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Stream Debris Removal Programs

Providing assistance with restoring stream flow and reducing flood risk. 

Streamflow Rehabilitation Assistance Program (StRAP) Applications for 2024 are now CLOSED.

Recently the North Carolina General Assembly allocated $20 million in non-recurring funding for the StRAP program. The Wilkes Soil & Water office is currently accepting applications for this second round of StRAP funding. Applications open November 20th, 2023 and close January 19th, 2024

Eligible Projects Include: 

  • Vegetative Debris Removal (ex fallen trees) 

  • Instream Sediment Removal 

  • Stream Bank Stabilization 

  • Stream Restoration 

  • Other stream Repair Needs (ex culvert replacement) 

  • Beaver Dam Removal (includes trapping) 


Applications can be filled out using the online application or by hand by downloading the application.

For Applicants: 

Applications are currently being reviewed by District StRAP Staff. See the following tentative schedule: 

  • January - May: Reviewing Applications & Conducting Site Visits 

  • May - June: NC Division of Soil & Water Conservation Districts announce funding amounts to Soil & Water Districts. 

  • June - July: Applicants are notified of their application/ranking status.  

  • Late Fall: Tentatively work beings on funded projects. 

Streamflow Rehabilitation Assistance Program (StRAP)

The Streamflow Rehabilitation Assistance Program (StRAP) provides funding for projects that help reduce flooding and restore streams across North Carolina. The program was created by the NC General Assembly, which approved $38 million in funding for StRAP for the 2021-2022 fiscal year. Wilkes County was awarded the maximum funding amount of $500,000 to conduct projects that would help reduce flooding and restore streams within the county. 

The Yadkin River Project

The Yadkin River stretches across Wilkes County and has become a popular place for recreational activities like kayaking, tubing, and fishing. But as locals know the Yadkin River can be a dangerous place due to fallen trees and hidden snags throughout popular kayaking and tubing routes. In September 2022, the Wilkes Soil & Water Conservation District teamed up with the Wilkes Rescue Squad to remove the hazardous debris and make the Yadkin a safer place for people to enjoy. The debris along the Yadkin River is not only a risk to recreational users but it also increases the potential flood risk. By having the water flow blocked or restricted it can cause the water to back up and rise above the banks flooding the surrounding areas. By removing those blockages, we can help direct the water on downstream and lower the chances of it flooding.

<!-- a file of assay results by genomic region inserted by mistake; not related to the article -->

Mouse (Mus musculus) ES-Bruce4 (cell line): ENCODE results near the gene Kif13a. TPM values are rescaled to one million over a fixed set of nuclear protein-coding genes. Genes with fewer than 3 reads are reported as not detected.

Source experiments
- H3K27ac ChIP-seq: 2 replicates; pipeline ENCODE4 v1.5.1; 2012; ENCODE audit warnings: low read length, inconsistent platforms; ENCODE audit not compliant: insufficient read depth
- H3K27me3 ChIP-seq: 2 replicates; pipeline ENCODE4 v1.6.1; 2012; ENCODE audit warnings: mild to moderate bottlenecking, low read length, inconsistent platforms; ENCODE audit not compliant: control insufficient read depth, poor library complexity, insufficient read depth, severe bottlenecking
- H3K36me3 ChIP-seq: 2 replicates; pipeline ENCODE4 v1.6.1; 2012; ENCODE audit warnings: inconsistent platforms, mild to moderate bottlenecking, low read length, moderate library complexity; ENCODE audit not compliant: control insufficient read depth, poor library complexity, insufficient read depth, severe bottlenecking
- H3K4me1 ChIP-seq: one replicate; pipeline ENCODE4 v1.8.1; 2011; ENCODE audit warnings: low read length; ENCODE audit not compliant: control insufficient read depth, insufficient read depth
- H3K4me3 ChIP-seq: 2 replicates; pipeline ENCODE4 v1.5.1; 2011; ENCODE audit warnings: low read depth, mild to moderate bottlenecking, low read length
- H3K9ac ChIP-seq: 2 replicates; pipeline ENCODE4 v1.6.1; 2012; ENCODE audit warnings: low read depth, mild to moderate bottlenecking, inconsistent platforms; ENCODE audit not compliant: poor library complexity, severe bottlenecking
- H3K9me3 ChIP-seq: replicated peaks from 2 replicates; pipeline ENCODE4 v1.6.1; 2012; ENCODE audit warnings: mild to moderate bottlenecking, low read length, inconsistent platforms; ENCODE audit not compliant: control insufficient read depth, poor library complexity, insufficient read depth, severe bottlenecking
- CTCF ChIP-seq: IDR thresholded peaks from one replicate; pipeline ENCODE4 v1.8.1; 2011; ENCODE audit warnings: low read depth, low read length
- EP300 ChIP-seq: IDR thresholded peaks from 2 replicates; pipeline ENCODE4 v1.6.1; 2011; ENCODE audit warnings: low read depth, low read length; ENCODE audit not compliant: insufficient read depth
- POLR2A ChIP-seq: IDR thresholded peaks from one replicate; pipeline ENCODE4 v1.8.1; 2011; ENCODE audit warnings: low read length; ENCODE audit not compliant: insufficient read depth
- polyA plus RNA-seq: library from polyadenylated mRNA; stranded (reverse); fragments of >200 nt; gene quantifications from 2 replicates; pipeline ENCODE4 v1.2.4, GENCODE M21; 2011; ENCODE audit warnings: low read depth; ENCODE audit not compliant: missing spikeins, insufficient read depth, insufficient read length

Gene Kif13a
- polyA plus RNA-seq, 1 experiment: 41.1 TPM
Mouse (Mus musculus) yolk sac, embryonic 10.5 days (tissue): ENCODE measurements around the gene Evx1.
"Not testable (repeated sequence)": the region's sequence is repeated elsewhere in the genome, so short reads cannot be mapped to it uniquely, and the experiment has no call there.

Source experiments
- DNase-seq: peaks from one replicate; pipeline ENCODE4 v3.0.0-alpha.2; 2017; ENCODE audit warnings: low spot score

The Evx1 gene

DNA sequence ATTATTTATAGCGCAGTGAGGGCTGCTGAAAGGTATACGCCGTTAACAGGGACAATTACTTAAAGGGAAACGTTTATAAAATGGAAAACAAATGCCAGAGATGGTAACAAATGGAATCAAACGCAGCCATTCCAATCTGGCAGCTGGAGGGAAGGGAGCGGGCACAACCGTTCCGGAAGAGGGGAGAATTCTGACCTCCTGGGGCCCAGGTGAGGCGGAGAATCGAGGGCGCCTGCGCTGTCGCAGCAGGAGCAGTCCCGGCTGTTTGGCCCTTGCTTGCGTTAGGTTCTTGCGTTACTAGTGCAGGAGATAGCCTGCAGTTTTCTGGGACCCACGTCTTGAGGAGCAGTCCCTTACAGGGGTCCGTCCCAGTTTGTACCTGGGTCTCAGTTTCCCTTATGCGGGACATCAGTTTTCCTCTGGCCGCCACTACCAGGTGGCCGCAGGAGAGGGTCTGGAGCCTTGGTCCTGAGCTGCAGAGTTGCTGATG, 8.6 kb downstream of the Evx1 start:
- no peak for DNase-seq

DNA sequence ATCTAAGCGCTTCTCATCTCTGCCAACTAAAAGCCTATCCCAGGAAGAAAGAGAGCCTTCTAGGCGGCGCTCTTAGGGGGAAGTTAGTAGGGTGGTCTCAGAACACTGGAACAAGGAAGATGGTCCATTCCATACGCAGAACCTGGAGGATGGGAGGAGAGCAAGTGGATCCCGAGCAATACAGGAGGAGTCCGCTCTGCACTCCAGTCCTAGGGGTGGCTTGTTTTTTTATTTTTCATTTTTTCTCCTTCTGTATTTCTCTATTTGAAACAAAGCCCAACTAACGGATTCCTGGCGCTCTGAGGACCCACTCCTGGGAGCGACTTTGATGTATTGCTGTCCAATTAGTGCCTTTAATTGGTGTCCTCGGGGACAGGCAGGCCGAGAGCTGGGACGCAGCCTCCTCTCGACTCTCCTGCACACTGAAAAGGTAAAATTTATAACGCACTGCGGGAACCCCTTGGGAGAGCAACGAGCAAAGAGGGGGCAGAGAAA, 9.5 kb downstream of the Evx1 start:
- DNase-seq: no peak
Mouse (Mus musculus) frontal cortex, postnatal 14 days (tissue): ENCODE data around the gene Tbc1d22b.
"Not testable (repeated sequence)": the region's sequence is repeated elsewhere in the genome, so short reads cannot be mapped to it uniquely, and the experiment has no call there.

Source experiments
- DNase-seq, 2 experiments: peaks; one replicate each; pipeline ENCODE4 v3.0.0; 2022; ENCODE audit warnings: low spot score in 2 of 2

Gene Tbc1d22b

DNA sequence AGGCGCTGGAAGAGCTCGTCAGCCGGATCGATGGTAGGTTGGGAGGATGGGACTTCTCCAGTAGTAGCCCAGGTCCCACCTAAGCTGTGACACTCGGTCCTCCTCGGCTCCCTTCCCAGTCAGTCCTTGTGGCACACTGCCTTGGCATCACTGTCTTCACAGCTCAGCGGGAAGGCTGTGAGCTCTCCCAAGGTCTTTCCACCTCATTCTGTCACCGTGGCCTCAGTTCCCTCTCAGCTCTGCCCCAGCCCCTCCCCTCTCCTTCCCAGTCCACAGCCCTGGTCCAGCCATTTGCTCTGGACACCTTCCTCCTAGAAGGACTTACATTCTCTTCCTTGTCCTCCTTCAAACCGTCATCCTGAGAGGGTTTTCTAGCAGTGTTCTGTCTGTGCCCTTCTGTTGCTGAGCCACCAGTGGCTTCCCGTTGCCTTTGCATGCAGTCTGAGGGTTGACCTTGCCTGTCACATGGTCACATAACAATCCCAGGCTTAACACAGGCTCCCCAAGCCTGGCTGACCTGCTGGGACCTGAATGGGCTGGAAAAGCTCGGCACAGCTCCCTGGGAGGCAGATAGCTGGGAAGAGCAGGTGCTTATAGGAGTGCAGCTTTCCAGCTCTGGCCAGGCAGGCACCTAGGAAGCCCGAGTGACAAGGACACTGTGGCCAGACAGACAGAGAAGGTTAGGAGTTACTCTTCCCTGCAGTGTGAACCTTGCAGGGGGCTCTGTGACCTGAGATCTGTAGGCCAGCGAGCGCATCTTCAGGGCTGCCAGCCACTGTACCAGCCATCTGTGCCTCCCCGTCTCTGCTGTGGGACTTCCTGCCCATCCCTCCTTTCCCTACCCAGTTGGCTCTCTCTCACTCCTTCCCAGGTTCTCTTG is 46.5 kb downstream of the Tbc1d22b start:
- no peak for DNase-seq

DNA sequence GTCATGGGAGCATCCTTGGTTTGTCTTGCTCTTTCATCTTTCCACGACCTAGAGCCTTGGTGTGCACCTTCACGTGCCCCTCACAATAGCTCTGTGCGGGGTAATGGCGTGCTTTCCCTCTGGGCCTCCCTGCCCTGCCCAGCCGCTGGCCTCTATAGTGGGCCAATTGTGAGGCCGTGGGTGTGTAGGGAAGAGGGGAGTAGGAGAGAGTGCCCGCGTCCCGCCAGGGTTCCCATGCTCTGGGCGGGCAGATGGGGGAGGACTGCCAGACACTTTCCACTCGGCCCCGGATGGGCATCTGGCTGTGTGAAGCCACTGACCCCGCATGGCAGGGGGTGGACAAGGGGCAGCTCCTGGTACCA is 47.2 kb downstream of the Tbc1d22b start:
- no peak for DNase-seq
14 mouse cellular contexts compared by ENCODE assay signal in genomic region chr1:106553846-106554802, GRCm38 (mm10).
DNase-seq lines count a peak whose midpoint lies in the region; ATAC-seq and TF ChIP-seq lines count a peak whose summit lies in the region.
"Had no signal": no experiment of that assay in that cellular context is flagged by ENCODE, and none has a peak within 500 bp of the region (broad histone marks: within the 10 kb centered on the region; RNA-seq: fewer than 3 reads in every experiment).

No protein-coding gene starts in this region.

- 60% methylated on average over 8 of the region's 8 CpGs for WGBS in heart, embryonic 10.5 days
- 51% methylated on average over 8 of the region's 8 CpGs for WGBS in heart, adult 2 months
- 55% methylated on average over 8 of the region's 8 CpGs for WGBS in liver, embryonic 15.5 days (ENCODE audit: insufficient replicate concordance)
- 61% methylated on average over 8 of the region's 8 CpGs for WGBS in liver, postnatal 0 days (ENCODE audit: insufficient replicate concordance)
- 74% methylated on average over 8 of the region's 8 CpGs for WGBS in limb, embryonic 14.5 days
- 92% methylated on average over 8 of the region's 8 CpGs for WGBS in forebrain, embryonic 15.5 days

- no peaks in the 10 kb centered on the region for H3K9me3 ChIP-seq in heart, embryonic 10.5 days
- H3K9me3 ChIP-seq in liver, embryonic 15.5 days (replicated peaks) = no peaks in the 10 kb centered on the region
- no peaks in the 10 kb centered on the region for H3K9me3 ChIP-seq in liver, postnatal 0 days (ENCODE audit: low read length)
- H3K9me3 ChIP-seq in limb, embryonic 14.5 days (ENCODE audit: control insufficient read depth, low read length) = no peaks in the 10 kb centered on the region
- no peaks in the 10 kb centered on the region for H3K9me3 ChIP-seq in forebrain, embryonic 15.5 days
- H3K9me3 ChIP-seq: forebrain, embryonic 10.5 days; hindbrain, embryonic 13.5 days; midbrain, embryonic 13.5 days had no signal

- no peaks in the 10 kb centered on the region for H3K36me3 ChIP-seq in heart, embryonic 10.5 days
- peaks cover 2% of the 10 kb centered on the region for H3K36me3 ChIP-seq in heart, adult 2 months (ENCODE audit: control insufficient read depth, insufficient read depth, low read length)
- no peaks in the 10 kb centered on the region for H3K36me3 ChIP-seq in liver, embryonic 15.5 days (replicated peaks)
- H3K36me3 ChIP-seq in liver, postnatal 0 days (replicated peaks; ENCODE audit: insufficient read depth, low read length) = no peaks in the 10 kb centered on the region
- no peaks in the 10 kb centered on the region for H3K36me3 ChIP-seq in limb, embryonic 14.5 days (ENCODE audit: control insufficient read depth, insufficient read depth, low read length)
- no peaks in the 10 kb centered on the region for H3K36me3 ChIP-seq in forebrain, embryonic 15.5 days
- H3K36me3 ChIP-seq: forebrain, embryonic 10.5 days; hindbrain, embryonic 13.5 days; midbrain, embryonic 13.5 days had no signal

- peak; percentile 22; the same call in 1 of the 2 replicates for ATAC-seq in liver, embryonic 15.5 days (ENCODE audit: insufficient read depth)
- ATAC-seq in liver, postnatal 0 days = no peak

If you want to follow along with our progress on StRAP and the Yadkin River Project follow us on social media. 

  • Instagram
  • Facebook

3,443 TONS

of Debris Removed. 

28,851 FEET

of the Yadkin River Cleaned. 

News Center

Read below some of the news stories and articles surrounding the StRAP program and the Yadkin River. Receive updates on the progress of the project on our social media accounts. 

Our Partners 

The Yadkin River Project is not something we could do alone. Meet our amazing team of hardworking people who have banded together to better their community. 

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Wilkes Rescue Squad

Aside from saving lives and dealing with emergencies, the Wilkes Rescue Squad is continuing to serve our community by removing dangerous debris from the Yadkin River. 


Brown Land & Cattle Co. 

Owner and operator, Josh Brown, has taken time out of his busy schedule to help haul debris once removed from the Yadkin.

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Local Government

The County of Wilkes, Town of Wilkesboro, Town of North Wilkesboro, Town of Ronda, and the U.S. Army Core of Engineers have been an active supporter in helping make this project happen. 



There is currently no EWP funding available. Check back later or follow our social media for updates on when funds will be available.

Emergency Watershed Protection Program 

Through the Emergency Watershed Protection (EWP) Program. the Wilkes Soil and Water Conservation District can help individuals address watershed impairments. Much like the StRAP program, this program allows us to help fund the removal of fallen trees and other wood debris from small rivers and streams. 

Where Does Funding Come From?

The EWP program gets its funding from the state of North Carolina. In order for Wilkes SWCD to receive funds the following must happen: 

1. A major storm must impact our area. 

2. The County of Wilkes must declare a State of Emergency. 

3. The State of North Carolina must declare a State of Emergency. 

**Notice** It can take up to 3 years or longer before Wilkes SWCD is awarded with EWP funds following a major storm event. 

Who Can Apply? 


Any Wilkes County resident can apply for stream debris removal assistance when funding is available. Contracts are awarded to the top applicants on our ranking list. Applicants are ranked based on severity of storm damage. 

If you have storm damage on your property and are interested in stream debris removal, please use the form link below and you will be contacted.

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